Both Helen and I specialise in working with children with phonological or speech sound production difficulties. According to the National Institute on Deafness and Other Communication Disorders (NIDCD), 8-9% of younger children have a speech sound disorder and by the age of 6, roughly 5% of children have a noticeable speech disorder. So waiting at the school gates, being in a school environment or being with children means you are quite likely to meet and talk to children with speech difficulties.
At the mild end this may be a child using a /t/ instead of a /c,k/. So they would call a ‘cat’ a ‘tat’ and a ‘book’ a ‘boot’. If you are talking to a child making these sorts of errors, hopefully you can still understand them or, if not, have a good idea what they mean, even if you miss a word or two. However some of the children we work with may only have a b and d and a few vowel sounds.
Speech difficulties can persist through into teenage years and occasionally into adulthood. I have the pleasure of working with children between the ages of 2-11 with very severe speech disorders where therapy is concentrating on vocalising on demand and then trying to make sounds. Words can take a long time. These children will normally also be using an alternative form of communication as well, for example signing or communications aids.
I have met many children who become reluctant to talk, especially to strangers, as they have had bad experiences in the past. They may have been upset when they weren’t understood or someone may have made a joke about the way they spoke. It’s very hard to keep trying when people don’t understand you. However, the positive side is seeing these children with adults who try a bit harder. Seeing the delight on a child’s face when they realise the teachers in their new school sign, so they can talk to everyone. It might be as simple as a stranger taking the time to really talk to them. These experiences can build their confidence back up. There are many simple things anybody can do to successfully talk to children with unclear speech.
Show them you are listening
We all know how hard it is to talk to someone who isn’t really listening, or doing something else at the same time. If you can, give your full attention. If appropriate, get down to the child’s eye level, look at them when they speak, and listen. Don’t worry if you aren’t understanding every word, it’s more important to show them you want to talk and that you are listening.
If you are finding it hard to understand the whole sentence, repeat back the words you have understood. This shows that you are trying and gives the child a chance to repeat their message. Some children are very good at explaining in a different way or using a different word to help you.
This works well with younger children who are more likely to be talking about something in the room! If you are struggling to understand the critical word, ask them to show you or take you to it.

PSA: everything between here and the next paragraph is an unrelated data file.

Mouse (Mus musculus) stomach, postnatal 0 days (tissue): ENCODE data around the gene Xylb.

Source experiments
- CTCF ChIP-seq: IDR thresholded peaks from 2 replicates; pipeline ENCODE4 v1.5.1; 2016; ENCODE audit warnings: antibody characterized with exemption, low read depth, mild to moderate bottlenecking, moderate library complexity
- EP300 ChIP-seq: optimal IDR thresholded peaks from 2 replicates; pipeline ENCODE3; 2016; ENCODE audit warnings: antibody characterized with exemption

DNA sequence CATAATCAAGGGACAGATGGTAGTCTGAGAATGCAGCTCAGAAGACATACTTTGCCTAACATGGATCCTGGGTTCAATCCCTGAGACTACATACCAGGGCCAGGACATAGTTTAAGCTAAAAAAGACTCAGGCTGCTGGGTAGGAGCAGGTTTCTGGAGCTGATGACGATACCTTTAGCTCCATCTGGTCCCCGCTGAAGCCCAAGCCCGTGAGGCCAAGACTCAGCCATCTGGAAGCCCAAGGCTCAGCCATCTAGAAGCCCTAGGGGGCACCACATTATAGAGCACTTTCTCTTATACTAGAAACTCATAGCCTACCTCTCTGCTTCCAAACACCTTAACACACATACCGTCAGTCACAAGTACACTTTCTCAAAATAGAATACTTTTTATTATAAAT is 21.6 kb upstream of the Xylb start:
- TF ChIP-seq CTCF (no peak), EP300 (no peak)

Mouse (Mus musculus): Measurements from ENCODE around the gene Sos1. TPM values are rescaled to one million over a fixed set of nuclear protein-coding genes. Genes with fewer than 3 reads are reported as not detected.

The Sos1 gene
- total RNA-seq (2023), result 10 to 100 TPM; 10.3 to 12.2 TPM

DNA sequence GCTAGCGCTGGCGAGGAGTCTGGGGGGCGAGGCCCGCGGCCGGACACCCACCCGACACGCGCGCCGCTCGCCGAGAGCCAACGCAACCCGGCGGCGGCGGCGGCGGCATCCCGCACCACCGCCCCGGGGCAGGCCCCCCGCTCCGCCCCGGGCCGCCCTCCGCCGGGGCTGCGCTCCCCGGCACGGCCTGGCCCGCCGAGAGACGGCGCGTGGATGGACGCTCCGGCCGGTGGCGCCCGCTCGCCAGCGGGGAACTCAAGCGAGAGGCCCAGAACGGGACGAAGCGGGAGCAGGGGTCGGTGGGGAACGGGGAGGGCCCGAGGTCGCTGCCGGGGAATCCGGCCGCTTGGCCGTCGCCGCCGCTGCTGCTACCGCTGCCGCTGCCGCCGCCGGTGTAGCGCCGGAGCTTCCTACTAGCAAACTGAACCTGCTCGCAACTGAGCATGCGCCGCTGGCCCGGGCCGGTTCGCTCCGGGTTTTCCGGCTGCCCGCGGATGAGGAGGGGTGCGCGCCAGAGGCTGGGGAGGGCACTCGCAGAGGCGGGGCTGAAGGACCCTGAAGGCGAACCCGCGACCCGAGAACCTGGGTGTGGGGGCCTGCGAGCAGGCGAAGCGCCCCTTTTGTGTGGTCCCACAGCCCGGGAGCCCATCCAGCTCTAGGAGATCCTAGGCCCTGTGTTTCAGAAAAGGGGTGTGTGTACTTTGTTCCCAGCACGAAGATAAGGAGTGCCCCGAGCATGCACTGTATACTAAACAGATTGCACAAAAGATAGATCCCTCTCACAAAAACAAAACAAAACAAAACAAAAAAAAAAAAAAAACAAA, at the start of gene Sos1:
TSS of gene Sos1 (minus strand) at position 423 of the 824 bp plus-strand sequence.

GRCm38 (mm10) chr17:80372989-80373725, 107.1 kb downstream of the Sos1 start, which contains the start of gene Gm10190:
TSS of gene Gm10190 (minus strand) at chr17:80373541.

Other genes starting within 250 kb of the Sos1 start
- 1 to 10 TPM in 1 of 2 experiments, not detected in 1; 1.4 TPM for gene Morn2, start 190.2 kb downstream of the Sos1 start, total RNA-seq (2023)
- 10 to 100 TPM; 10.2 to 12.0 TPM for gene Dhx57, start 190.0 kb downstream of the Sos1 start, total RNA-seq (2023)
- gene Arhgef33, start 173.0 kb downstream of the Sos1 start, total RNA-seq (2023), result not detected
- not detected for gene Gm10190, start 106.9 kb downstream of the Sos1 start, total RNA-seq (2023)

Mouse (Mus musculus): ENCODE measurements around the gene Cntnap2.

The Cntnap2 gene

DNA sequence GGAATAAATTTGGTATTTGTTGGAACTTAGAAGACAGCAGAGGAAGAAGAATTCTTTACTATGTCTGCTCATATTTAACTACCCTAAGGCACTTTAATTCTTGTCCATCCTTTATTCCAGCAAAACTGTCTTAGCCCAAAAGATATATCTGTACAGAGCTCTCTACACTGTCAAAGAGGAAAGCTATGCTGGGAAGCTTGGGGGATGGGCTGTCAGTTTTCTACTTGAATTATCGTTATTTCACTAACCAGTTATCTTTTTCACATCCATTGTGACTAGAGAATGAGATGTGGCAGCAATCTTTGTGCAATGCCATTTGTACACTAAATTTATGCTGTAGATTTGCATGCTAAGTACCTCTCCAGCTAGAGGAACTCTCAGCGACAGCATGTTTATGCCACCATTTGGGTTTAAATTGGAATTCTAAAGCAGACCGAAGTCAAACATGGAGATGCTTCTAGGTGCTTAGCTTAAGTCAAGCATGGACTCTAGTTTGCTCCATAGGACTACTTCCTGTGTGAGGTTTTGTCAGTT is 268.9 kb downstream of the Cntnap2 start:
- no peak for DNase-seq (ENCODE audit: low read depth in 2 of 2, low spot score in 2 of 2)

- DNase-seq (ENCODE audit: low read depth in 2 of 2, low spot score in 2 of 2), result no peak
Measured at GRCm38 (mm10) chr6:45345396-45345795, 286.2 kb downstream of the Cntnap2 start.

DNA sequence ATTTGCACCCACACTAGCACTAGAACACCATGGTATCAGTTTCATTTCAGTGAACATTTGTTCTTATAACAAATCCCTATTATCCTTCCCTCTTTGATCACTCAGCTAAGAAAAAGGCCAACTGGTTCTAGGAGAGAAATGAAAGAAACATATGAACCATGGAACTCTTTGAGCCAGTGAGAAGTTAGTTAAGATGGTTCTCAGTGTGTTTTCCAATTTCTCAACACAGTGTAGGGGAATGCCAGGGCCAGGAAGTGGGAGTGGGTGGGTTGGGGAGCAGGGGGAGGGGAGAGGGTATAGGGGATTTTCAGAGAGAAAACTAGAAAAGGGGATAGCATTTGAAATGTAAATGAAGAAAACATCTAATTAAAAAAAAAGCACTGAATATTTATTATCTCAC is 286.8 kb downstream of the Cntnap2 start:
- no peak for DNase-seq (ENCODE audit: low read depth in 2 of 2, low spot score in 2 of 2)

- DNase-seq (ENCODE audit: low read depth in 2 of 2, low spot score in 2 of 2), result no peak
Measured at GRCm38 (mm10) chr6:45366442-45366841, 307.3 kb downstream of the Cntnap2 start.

This is another good tip with younger children. Try offering the child two options. In this way they can just say one simple word, but still communicate what they want. This can also help stop the child getting frustrated.
Just because a child has a speech sound difficulty doesn’t necessarily mean they have a hearing difficulty or that they don’t understand you. Don’t shout, it’s not going to help. Also don’t talk for them and try and fill in. Give them time to talk.
Encourage gestures (hopefully not any rude ones!)
We all naturally move our hands and arms when talking to emphasise certain words; admittedly some of us more than others. If you are a parent or someone who works with a child regularly, encouraging them to make gestures or natural signs can help. For example you can point at your body if you are talking about yourself or you can mime actions like swimming or writing. If you would like more information on this you can read our post here
Few things will stop a child wanting to talk to you more than constantly correcting the way they talk. Rather than getting them to repeat words, just repeat back to them the correct production. For example,
Child: “ta, ta me tee ta!” (cat, cat, me see cat)
Adult: “Oh yes, I see the cat too”
Admit you can’t understand.
If you are really finding it hard, the child has repeated the word a number of times and they can’t show you, don’t be afraid to say ‘sorry’, but you can’t get that word right now. This way you have still acknowledged the child but not implied that they have done anything wrong. You need to be very careful of agreeing or saying ok when you don’t understand as this may be an inappropriate response and the child will probably know. Or you might have just agreed to take them to Legoland!
Just try your best! Showing the child you are interested in what they have to say and that you are trying to understand is the most important part of any interaction. If your child has difficulties with their speech you need to get an assessment from a Speech and Language Therapist. If you would like some more specific tips to try at home, you can read our post here.
- Tips for talking to children with language difficulties about their school day - December 16, 2016
- Top tips for teaching social skills to children with and without autism - February 19, 2016
- Speech Therapy terminology: What does that mean? - July 17, 2015